In brief: AOL's Armstrong talks mobile; adland vs. ISIS

In other news: TSA does Instagram ... Olympics may change ad rules ... Air India rebrands ... Ello's monetization plans.

From the Campaign family:

Can rebranding redeem Air India? (Campaign India) Air India has suffered some turbulence of late. It's caught flak for missteps including the cardinal sin of forcing cricket fans to miss the crucial India-Pakistan World Cup cricket match. The airline recently reworked its Maharajah mascot to the derision of many observers, and AI took to Twitter to "clear the air" and walk back the change. Indian marketing mavens weigh in on the airline's odds of reworking its image. 

Who'll pay for beauty (and privacy) on Ello? (Direct Marketing News) Ello CMO Rene Alegria talks monetization and culture of the social media upstart: "We're not a not-for-profit, but we feel strongly there's a better way of doing business in this world. ... A lot of artists and celebrities have grown disillusioned with Facebook. We will never manipulate our algorithms. One hundred percent of the followers of any profile will see 100% of the posts."

Around the Web:

The man behind the TSA's Instagram account. (Adweek) Bob Burns has perhaps one of the world's most interesting digital marketing gigs. As head of social media for the Transportation Security Administration, he combs through photos of grenades and knives confiscated at airport security stations in more than 450 airports every day. Every Friday, Burns — also known as Blogger Bob — posts a weekly blog that recaps all of the prohibited items found that week.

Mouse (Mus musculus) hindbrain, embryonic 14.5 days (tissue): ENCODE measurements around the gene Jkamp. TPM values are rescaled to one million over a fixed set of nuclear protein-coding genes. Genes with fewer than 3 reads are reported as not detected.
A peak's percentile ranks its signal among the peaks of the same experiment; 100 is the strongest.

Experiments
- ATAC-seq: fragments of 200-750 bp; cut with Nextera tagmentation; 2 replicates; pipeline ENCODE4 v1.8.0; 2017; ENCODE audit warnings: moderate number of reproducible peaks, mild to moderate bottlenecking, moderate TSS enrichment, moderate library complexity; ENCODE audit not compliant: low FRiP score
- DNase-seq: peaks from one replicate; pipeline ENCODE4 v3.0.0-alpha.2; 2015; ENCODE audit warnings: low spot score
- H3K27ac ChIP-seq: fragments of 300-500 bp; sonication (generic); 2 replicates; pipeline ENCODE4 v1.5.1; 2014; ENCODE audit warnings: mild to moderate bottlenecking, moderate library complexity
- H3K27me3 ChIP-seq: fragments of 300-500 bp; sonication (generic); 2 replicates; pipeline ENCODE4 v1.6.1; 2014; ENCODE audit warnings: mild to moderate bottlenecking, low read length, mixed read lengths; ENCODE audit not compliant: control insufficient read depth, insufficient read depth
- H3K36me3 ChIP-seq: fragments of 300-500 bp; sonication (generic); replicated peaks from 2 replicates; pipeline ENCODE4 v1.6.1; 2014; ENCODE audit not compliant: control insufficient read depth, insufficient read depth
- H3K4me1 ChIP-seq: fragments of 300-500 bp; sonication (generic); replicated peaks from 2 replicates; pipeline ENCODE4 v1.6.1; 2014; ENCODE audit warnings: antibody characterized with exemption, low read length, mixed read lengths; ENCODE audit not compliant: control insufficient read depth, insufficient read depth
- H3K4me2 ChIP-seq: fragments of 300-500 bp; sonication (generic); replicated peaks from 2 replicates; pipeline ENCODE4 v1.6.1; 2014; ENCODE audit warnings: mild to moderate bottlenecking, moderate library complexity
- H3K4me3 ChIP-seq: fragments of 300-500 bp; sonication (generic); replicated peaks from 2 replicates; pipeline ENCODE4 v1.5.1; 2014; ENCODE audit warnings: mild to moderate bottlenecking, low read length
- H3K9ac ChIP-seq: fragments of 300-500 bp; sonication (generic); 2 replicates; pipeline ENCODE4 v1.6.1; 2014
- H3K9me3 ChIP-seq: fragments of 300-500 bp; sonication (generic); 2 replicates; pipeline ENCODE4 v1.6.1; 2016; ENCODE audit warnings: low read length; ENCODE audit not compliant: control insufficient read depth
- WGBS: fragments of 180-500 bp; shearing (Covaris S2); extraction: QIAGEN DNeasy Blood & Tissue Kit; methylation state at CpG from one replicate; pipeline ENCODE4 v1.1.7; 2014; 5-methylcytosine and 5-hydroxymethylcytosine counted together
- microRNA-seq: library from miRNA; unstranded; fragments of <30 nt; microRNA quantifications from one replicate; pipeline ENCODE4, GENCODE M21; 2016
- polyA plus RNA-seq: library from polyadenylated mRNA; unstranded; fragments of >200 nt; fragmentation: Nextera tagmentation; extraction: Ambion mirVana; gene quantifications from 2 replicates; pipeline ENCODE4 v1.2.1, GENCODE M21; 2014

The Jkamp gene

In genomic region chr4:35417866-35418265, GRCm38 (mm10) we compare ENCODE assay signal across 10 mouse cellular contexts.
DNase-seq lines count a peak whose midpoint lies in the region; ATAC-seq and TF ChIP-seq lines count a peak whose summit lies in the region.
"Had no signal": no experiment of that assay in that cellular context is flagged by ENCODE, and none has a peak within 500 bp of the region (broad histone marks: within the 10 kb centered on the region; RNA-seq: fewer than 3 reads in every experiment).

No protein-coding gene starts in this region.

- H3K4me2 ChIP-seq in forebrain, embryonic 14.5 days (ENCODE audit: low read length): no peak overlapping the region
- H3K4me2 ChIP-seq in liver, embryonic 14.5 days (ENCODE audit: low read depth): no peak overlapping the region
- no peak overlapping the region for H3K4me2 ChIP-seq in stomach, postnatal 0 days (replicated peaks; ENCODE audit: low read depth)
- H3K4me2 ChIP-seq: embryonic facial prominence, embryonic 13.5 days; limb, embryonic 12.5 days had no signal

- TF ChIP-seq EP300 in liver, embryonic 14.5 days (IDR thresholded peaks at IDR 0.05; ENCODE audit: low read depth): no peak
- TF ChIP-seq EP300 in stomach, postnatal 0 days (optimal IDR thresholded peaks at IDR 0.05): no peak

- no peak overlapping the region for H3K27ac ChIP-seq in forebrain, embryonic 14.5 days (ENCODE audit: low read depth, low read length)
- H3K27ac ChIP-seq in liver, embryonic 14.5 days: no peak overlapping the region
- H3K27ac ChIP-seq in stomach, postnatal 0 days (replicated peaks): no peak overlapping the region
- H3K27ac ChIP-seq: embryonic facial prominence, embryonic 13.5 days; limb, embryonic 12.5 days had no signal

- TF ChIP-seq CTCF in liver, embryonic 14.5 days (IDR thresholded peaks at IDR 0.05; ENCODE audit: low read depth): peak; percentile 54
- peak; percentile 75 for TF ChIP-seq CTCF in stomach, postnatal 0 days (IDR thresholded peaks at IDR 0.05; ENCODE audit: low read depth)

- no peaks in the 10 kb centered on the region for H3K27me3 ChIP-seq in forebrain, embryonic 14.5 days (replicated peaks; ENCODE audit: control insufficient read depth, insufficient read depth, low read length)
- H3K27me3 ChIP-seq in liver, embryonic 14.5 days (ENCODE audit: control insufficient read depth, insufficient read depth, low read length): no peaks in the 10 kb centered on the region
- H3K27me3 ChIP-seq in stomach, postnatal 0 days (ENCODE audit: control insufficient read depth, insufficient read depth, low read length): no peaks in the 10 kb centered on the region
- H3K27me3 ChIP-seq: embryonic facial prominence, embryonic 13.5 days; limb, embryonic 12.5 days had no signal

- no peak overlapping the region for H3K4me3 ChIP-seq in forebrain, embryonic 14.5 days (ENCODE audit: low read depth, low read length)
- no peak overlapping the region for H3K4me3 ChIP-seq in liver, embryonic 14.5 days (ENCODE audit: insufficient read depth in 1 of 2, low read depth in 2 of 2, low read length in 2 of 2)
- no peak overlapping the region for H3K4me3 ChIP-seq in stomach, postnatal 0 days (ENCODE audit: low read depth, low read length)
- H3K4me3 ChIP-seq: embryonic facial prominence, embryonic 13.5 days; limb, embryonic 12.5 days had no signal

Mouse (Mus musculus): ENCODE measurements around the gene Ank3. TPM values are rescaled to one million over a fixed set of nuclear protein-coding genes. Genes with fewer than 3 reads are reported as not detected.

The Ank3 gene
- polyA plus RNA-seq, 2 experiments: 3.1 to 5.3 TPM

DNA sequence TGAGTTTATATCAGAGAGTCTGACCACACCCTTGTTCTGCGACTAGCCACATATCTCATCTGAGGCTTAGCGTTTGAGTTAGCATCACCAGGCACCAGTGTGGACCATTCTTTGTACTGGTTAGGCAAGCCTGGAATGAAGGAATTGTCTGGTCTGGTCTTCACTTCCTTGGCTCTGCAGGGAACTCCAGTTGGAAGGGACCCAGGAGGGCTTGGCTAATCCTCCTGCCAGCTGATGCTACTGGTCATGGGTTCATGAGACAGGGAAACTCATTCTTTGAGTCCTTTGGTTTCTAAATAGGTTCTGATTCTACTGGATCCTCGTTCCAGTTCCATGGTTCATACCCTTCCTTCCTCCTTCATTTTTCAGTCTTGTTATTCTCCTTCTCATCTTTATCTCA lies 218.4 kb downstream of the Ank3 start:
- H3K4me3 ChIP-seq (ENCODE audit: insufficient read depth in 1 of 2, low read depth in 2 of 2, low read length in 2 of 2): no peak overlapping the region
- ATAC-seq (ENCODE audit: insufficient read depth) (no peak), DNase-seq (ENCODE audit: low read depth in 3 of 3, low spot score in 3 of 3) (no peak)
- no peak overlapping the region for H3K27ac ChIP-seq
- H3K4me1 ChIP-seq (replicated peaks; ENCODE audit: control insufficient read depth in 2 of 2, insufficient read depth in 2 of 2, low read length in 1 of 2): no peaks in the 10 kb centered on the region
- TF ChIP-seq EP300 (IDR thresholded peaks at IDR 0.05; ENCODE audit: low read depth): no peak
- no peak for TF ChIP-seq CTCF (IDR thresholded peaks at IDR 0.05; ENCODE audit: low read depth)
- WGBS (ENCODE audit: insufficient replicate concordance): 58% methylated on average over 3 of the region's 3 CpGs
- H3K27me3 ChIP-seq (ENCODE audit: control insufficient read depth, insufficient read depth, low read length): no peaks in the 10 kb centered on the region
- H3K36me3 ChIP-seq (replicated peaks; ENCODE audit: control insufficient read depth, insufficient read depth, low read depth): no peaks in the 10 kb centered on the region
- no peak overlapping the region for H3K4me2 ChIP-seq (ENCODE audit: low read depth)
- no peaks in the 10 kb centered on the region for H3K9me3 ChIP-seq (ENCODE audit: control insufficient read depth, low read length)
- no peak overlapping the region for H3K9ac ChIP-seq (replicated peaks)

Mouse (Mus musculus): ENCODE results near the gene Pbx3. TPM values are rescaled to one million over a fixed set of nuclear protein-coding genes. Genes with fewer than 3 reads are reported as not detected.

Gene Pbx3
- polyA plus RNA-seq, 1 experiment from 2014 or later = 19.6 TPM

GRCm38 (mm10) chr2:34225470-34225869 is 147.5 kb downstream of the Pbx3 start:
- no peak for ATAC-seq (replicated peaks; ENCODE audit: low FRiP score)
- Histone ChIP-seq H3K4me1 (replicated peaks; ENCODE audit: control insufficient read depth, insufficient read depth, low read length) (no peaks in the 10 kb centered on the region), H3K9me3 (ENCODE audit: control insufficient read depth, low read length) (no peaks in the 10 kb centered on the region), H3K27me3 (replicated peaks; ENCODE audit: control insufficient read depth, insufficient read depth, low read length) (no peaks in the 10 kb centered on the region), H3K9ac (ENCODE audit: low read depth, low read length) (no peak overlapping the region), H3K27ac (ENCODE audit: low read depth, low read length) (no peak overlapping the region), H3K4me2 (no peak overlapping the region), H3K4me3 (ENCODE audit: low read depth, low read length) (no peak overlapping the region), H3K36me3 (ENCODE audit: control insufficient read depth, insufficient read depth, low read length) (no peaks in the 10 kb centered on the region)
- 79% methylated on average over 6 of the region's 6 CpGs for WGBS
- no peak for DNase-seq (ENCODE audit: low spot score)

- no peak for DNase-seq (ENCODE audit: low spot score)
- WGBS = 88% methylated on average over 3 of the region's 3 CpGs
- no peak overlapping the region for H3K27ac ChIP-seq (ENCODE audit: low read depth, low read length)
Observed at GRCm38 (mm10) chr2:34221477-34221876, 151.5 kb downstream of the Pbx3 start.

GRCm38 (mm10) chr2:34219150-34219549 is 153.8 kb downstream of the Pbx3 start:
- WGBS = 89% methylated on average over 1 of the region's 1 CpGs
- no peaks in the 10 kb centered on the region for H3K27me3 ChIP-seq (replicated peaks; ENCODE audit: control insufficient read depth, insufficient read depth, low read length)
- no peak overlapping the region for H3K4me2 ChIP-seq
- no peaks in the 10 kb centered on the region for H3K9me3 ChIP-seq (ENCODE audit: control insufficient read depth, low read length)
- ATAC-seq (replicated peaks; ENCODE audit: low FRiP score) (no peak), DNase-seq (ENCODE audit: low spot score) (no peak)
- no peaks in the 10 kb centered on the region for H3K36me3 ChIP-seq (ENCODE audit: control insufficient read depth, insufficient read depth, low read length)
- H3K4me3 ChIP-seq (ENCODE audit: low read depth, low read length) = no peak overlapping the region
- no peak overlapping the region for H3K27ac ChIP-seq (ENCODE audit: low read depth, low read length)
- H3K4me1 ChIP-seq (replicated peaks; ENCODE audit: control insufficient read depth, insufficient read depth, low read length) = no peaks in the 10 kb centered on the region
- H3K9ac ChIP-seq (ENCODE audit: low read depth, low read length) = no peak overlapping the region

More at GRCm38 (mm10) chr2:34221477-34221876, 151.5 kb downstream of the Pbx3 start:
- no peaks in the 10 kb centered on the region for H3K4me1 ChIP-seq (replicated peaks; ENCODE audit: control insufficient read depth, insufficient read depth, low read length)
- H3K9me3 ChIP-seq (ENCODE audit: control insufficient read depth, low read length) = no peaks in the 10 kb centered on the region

AOL at 30: Tim Armstrong talks mobile. (Adweek) "At a very simple level our ability to update the AOL brand has really been to change faster than the consumer's changed, and faster than the industry changes," Armstrong says in an interview at AOL's offices. "You've seen us make really bold moves in content, in video and in programmatic advertising—and a huge driver of that is what we expect to happen in mobile."

CBS Interactive takes advertising in-house. (Variety) CBS Interactive is joining media companies launching in-house ad production. The CBS unit launched Studio 61, a unit focused exclusively on creating content for advertisers designed specifically to run on media properties such as CNET, and GameSpot.

Should adland join the fight ISIS? (Advertising Age) Madison Avenue has helped the U.S. government fight everything from wartime foes to teen smoking. But now that Washington is locked in conflict with ISIS, a deadly enemy with sophisticated propaganda skills, adland seems very far from the front. Where are the country's best communications professionals during the propaganda battle of our time?

Olympics may revise ad rules. (The Wall Street Journal) The International Olympic Committee is considering changes to its advertising rules that could loosen restrictions on athletes endorsed by sponsors that aren’t official advertisers. One would "allow generic (non-Olympic) advertising during the period of the Games," the IOC said in a release. The proposal relates to Rule 40 of the Olympic Charter, which governs the participation of competitors, coaches, trainers and officials in advertising during the Games.



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